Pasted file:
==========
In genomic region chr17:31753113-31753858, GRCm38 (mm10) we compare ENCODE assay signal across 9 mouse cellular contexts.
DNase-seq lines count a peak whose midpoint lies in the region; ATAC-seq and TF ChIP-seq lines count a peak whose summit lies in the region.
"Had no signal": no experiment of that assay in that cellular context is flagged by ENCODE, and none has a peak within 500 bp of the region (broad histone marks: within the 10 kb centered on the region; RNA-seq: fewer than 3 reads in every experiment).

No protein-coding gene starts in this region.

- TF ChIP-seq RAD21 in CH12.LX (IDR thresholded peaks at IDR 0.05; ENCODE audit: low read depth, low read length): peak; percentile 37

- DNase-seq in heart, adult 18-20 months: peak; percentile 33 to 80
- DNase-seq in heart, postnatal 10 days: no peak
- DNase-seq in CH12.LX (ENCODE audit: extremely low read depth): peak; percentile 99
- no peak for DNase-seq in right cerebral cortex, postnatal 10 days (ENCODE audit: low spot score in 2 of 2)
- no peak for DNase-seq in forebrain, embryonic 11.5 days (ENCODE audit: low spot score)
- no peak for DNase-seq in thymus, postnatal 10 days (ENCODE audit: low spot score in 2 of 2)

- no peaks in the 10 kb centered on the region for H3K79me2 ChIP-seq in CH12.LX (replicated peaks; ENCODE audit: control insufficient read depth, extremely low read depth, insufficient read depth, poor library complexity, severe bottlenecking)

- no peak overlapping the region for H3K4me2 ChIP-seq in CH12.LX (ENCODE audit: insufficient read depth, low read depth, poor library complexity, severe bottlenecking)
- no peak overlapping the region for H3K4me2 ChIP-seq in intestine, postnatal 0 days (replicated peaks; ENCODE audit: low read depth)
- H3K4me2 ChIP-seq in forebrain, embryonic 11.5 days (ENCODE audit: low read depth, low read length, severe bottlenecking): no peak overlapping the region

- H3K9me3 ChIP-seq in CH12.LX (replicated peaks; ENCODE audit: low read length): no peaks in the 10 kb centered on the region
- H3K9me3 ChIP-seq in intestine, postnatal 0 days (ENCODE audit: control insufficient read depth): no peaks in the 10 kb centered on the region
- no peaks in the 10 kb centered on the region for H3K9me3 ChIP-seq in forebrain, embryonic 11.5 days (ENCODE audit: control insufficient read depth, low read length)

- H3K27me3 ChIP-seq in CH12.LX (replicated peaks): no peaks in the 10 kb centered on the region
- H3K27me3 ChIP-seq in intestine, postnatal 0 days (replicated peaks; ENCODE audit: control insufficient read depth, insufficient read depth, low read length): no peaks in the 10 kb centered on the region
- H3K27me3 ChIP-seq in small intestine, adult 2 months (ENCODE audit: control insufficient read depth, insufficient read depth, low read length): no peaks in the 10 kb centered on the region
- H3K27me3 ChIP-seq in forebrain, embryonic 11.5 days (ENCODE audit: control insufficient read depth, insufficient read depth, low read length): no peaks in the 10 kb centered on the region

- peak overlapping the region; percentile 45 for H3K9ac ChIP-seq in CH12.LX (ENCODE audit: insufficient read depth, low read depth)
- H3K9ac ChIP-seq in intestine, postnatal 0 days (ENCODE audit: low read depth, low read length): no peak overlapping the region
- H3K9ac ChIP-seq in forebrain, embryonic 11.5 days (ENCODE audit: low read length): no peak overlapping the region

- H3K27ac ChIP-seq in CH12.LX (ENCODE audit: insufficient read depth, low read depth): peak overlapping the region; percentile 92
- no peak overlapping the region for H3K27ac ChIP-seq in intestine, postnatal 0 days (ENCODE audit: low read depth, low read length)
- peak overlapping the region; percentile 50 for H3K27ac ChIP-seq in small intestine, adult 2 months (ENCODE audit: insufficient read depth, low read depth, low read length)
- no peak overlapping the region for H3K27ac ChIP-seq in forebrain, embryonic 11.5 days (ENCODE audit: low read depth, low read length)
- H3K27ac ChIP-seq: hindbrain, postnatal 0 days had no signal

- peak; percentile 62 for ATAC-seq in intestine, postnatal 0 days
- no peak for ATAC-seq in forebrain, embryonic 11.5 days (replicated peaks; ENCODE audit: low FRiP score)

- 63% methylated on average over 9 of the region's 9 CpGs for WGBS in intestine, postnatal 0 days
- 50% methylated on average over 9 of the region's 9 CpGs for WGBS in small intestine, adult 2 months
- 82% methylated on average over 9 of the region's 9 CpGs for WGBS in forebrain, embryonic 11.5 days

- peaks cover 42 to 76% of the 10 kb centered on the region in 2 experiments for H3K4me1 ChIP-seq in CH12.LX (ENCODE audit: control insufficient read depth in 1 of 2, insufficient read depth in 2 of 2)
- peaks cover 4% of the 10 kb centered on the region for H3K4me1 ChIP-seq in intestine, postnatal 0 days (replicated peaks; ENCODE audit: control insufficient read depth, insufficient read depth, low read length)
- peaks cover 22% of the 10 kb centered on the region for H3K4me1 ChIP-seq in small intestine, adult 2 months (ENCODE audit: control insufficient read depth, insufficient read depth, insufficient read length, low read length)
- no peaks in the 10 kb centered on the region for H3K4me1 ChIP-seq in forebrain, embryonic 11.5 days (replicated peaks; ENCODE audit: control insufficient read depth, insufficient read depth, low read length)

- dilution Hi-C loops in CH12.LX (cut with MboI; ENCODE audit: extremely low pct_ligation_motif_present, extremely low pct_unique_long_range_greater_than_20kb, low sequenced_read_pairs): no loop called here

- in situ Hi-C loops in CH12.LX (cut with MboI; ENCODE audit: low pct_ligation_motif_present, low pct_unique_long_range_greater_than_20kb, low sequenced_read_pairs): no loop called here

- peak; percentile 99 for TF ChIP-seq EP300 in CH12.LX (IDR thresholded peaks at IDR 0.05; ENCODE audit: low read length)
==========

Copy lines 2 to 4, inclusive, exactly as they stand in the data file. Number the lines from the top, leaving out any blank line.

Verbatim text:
DNase-seq lines count a peak whose midpoint lies in the region; ATAC-seq and TF ChIP-seq lines count a peak whose summit lies in the region.
"Had no signal": no experiment of that assay in that cellular context is flagged by ENCODE, and none has a peak within 500 bp of the region (broad histone marks: within the 10 kb centered on the region; RNA-seq: fewer than 3 reads in every experiment).

No protein-coding gene starts in this region.